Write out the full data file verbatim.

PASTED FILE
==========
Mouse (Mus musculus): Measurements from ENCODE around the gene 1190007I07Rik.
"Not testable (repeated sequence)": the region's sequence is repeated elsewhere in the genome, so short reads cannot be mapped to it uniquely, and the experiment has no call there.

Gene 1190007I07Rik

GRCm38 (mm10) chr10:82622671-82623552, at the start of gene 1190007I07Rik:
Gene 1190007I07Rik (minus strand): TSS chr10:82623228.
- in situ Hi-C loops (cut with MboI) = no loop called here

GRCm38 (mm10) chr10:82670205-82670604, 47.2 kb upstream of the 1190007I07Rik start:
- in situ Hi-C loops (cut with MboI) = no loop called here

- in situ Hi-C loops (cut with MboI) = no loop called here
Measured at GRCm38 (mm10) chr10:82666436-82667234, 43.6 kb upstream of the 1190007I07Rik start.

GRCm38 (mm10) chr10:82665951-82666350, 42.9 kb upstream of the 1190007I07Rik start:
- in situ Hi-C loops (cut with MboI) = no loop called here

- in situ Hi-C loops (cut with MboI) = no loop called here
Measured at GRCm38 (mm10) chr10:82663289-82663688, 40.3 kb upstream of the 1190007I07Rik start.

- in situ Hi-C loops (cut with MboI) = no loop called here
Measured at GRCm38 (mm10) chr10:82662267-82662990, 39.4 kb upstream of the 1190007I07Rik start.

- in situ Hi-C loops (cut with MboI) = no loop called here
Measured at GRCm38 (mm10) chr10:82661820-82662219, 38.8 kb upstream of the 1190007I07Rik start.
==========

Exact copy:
Mouse (Mus musculus): Measurements from ENCODE around the gene 1190007I07Rik.
"Not testable (repeated sequence)": the region's sequence is repeated elsewhere in the genome, so short reads cannot be mapped to it uniquely, and the experiment has no call there.

Gene 1190007I07Rik

GRCm38 (mm10) chr10:82622671-82623552, at the start of gene 1190007I07Rik:
Gene 1190007I07Rik (minus strand): TSS chr10:82623228.
- in situ Hi-C loops (cut with MboI) = no loop called here

GRCm38 (mm10) chr10:82670205-82670604, 47.2 kb upstream of the 1190007I07Rik start:
- in situ Hi-C loops (cut with MboI) = no loop called here

- in situ Hi-C loops (cut with MboI) = no loop called here
Measured at GRCm38 (mm10) chr10:82666436-82667234, 43.6 kb upstream of the 1190007I07Rik start.

GRCm38 (mm10) chr10:82665951-82666350, 42.9 kb upstream of the 1190007I07Rik start:
- in situ Hi-C loops (cut with MboI) = no loop called here

- in situ Hi-C loops (cut with MboI) = no loop called here
Measured at GRCm38 (mm10) chr10:82663289-82663688, 40.3 kb upstream of the 1190007I07Rik start.

- in situ Hi-C loops (cut with MboI) = no loop called here
Measured at GRCm38 (mm10) chr10:82662267-82662990, 39.4 kb upstream of the 1190007I07Rik start.

- in situ Hi-C loops (cut with MboI) = no loop called here
Measured at GRCm38 (mm10) chr10:82661820-82662219, 38.8 kb upstream of the 1190007I07Rik start.